Army systems leave soldiers vulnerable to late, inaccurate pay

Friday - 3/23/2012, 5:37am EDT

Jared Serbu, reporter, Federal News Radio

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The Army has major problems when it comes to matching up the information in its pay system against the data in its personnel systems. The mismatch is a major threat to DoD's path toward audit readiness, and audit concerns aside, Congress is concerned that soldiers aren't getting paid what they're owed.

The Government Accountability Office said that even while the Army has made some strides toward improving its pay practices, the service is a long way off from the kind of data integrity independent experts would need to see in order to green light the systems as audit-ready, GAO found.

For example, When GAO asked the Army to tell it the number of soldiers who received active duty pay for 2010, it took the Army and DoD three months and repeated attempts before the service could provide that figure.

Since the Pentagon's Defense Manpower Data Center doesn't have an effective process for comparing pay files with personnel files, it took two months and a lot of manual labor before DMDC could reconcile those two groups of data.

Asif Khan, director, financial management and assurance, GAO (GAO photo)

"This is a real problem," Asif Khan, GAO's director for financial management and assurance, told a joint hearing of the House Oversight and Government Reform Committee and the Senate Committee on Homeland Security and Governmental Affairs.

"The length of time it took them to produce the information isn't something that's going to let an auditor stay there and give a valid audit opinion in a timely fashion. The second problem is the supporting documentation. Regardless of the robustness of the system itself, an auditor is going to need to see the underlying records that support the information in the system," he said.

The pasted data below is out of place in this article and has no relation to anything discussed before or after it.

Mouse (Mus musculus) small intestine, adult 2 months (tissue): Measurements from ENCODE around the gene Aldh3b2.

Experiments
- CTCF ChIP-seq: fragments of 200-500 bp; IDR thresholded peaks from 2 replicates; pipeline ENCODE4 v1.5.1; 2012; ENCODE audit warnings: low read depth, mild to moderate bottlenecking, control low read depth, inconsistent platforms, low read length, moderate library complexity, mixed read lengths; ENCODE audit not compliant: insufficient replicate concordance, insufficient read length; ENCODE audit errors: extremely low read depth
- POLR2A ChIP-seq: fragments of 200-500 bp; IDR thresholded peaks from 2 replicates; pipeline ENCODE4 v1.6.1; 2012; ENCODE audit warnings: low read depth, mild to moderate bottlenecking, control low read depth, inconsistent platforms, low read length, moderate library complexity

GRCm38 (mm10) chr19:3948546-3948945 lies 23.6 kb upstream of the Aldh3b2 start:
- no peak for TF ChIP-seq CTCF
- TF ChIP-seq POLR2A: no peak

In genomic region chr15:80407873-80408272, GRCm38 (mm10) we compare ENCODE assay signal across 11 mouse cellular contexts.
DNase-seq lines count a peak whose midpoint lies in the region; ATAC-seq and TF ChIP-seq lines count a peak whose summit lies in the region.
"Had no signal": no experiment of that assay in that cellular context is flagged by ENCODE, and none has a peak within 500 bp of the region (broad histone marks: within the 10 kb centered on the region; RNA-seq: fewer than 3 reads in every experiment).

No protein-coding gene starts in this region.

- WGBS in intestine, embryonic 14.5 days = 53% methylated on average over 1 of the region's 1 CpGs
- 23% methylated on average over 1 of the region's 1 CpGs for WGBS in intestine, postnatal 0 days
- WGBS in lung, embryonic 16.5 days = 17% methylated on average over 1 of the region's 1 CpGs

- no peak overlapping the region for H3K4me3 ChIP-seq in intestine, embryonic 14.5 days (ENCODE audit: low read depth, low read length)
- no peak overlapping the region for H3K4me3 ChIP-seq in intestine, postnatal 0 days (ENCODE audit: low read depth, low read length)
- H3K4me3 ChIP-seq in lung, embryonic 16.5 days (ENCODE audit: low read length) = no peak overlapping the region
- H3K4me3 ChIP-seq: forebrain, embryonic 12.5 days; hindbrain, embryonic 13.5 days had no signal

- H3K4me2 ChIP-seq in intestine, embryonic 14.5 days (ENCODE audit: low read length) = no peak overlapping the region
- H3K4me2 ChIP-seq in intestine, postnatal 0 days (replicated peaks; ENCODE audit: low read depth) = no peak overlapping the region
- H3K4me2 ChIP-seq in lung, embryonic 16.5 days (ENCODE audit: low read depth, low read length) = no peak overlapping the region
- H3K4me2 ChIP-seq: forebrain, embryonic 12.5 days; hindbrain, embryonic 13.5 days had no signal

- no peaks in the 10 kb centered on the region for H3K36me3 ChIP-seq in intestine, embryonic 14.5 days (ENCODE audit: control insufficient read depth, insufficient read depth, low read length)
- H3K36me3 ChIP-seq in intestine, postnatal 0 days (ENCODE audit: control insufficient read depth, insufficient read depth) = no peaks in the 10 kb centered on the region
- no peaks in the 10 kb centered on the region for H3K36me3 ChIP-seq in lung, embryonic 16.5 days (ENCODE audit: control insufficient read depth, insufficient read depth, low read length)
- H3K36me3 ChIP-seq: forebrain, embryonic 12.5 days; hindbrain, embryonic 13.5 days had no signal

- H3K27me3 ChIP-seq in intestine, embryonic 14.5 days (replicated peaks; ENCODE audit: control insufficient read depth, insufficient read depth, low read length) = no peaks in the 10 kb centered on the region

In all but a handful of cases, GAO found the Army and DoD were completely unable to come up with the documents that would show which pay and benefits an individual soldier should or shouldn't get. The watchdog agency chose a sample of 250 soldiers' personnel files. The Army was able to provide supporting documentation in only five of those cases. For three of those, it could only hand over partial documentation.

"While we're confident that we pay our soldiers the right amount of money at the right time, we know we have a lot of work to do to prove it via an audit," said James Watkins, the Army's director of accountability and audit readiness. He said the service concurs with GAO's findings.

Congress would like to see that proof as part of the legislative mandates it's set for DoD to be fully audit-ready by 2017, and partially ready by 2014. In the meantime, it's hearing stories that would seem to contradict the Army's claim that payroll checks are accurate.

Lt. Col. Kirk Zechinni, a member of the Ohio National Guard, said pay problems are simply a way of life in the Army. At one point during a 2003 tour of duty in Afghanistan, he went for a month and a half without any pay at all. He had volunteered to extend his tour for an extra six months, but one hand of the Army didn't tell the other.

"That was a tense period, not knowing how long I was going to have to go without getting paid," he said. "I was working with my wife back home, trying to stretch the savings we had for as long as we could."

Then, in 2004, he was told by fellow soldiers he had been serving with in southeast Asia that he was entitled to thousands of dollars in special pay. The Army never told him those entitlements were due to him. Figuring it out took some original research, Zechinni said.